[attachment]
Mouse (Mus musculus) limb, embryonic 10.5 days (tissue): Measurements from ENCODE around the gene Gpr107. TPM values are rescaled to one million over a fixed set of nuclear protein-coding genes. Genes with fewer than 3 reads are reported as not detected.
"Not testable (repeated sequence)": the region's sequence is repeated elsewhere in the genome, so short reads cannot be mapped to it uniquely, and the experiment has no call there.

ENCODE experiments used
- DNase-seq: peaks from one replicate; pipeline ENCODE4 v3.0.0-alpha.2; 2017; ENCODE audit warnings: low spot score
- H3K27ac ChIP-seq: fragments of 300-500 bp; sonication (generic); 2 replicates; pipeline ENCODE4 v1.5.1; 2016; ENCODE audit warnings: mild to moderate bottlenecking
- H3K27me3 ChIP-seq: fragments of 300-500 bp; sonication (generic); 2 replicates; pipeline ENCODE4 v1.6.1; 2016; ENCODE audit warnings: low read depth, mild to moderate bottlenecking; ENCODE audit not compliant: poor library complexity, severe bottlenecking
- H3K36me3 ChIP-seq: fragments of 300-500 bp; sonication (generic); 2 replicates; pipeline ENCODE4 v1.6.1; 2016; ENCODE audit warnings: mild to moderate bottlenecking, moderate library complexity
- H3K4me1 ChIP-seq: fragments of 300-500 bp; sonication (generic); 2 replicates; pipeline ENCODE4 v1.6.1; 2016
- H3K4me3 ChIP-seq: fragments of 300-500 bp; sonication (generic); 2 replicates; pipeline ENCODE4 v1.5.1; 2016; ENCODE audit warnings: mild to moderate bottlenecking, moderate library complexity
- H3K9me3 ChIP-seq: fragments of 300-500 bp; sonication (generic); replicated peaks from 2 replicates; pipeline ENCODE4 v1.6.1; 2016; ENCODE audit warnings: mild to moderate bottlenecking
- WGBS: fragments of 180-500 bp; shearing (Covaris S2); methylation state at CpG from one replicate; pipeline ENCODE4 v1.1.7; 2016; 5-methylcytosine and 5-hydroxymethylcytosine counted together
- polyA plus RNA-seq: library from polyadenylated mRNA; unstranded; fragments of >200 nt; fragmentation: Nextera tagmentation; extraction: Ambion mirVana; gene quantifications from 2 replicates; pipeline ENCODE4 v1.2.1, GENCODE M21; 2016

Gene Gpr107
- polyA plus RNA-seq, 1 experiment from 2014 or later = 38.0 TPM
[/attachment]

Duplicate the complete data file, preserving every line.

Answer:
Mouse (Mus musculus) limb, embryonic 10.5 days (tissue): Measurements from ENCODE around the gene Gpr107. TPM values are rescaled to one million over a fixed set of nuclear protein-coding genes. Genes with fewer than 3 reads are reported as not detected.
"Not testable (repeated sequence)": the region's sequence is repeated elsewhere in the genome, so short reads cannot be mapped to it uniquely, and the experiment has no call there.

ENCODE experiments used
- DNase-seq: peaks from one replicate; pipeline ENCODE4 v3.0.0-alpha.2; 2017; ENCODE audit warnings: low spot score
- H3K27ac ChIP-seq: fragments of 300-500 bp; sonication (generic); 2 replicates; pipeline ENCODE4 v1.5.1; 2016; ENCODE audit warnings: mild to moderate bottlenecking
- H3K27me3 ChIP-seq: fragments of 300-500 bp; sonication (generic); 2 replicates; pipeline ENCODE4 v1.6.1; 2016; ENCODE audit warnings: low read depth, mild to moderate bottlenecking; ENCODE audit not compliant: poor library complexity, severe bottlenecking
- H3K36me3 ChIP-seq: fragments of 300-500 bp; sonication (generic); 2 replicates; pipeline ENCODE4 v1.6.1; 2016; ENCODE audit warnings: mild to moderate bottlenecking, moderate library complexity
- H3K4me1 ChIP-seq: fragments of 300-500 bp; sonication (generic); 2 replicates; pipeline ENCODE4 v1.6.1; 2016
- H3K4me3 ChIP-seq: fragments of 300-500 bp; sonication (generic); 2 replicates; pipeline ENCODE4 v1.5.1; 2016; ENCODE audit warnings: mild to moderate bottlenecking, moderate library complexity
- H3K9me3 ChIP-seq: fragments of 300-500 bp; sonication (generic); replicated peaks from 2 replicates; pipeline ENCODE4 v1.6.1; 2016; ENCODE audit warnings: mild to moderate bottlenecking
- WGBS: fragments of 180-500 bp; shearing (Covaris S2); methylation state at CpG from one replicate; pipeline ENCODE4 v1.1.7; 2016; 5-methylcytosine and 5-hydroxymethylcytosine counted together
- polyA plus RNA-seq: library from polyadenylated mRNA; unstranded; fragments of >200 nt; fragmentation: Nextera tagmentation; extraction: Ambion mirVana; gene quantifications from 2 replicates; pipeline ENCODE4 v1.2.1, GENCODE M21; 2016

Gene Gpr107
- polyA plus RNA-seq, 1 experiment from 2014 or later = 38.0 TPM